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Africa

Can beer bottle caps green Africa?

Beer bottle tops 'make ideal measuring pots for "micro-dosing", a technique that lets farmers focus precious nutrients where they are needed rather than wasting them. The results so far are encouraging… Steve Twomlow of the International Crops Research Institute for the Semi-Arid Tropics (ICRISCAT), based in Bulawayo, Zimbabwe, established that about 5 grams of ammonium nitrate is enough to feed three plants: That’s one beer cap full. Conventional scattering of fertilizer uses five capfuls for every three plants…'

Mobile phone banking takes off

Man_on_phoneThe positive impact of mobile phones on development has passed into the realm of conventional wisdom. So what’s next for the tiny, powerful gadget? The provision of basic financial services via mobile phone.

More on China in Africa

In a pattern replicated across the world, China's voracious appetite for raw materials is helping push sub-Saharan economies to their fastest growth in three decades, and inexpensive Chinese-made products are suddenly available across the continent. Yet many Africans say the influx, while offering consumers more affordable goods, has not improved their economic situation and has hurt local companies.

Easterly: no fan of MDGs

EasterlyThe Millennium Development Goals (MDGs) are “the worst designed incentive scheme for public policy seen in my lifetime,” according to William Easterly. His harsh words came at last week’s World Economic Forum on Africa in Cape Town.

World Bank launches the Africa Catalytic Growth Fund

Ignacio Hernandez's picture

The World Bank launched recently the Africa Catalytic Growth Fund (ACGF). Its goals:

 

To provide rapid, targeted support to countries with credible programs to accelerate growth, poverty reduction, and attainment of the Millennium Development Goals (MDGs).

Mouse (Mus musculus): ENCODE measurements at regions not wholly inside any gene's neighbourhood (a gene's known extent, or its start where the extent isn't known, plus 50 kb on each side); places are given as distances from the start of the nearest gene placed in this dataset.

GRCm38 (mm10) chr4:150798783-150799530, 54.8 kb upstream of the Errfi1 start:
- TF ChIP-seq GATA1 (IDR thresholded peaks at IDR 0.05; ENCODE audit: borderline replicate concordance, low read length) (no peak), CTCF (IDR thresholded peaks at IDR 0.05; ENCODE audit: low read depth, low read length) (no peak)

The fund is designed to complement efforts by African leaders and Africa’s international partners to respond to the diversity of experience across the continent, using an innovative approach.

 

Desmond Tutu on development

I’m of the attitude that, like in politics, development is local. You can have the grand view but if you don’t infuse the people at a grass roots level you’re playing marbles. I think what this shows is you’ve got the people, and if you just have enough confidence in them people are almost always amazing. And they’re amazing also in their resilience.

That’s Nobel peace prize-winning Archbishop Desmond Tutu on development assistance to Africa. He continues, discussing how large donors and private companies can, and can't, help:

A development lottery

Malawi is the latest country to set up a national sweepstake, aiming to use some of the proceeds to fund development projects, but do state lotteries really work?

That’s what the BBC is asking you. Doesn’t make sense to me.

I don’t know much about this, but this sounds like a terrible idea because:


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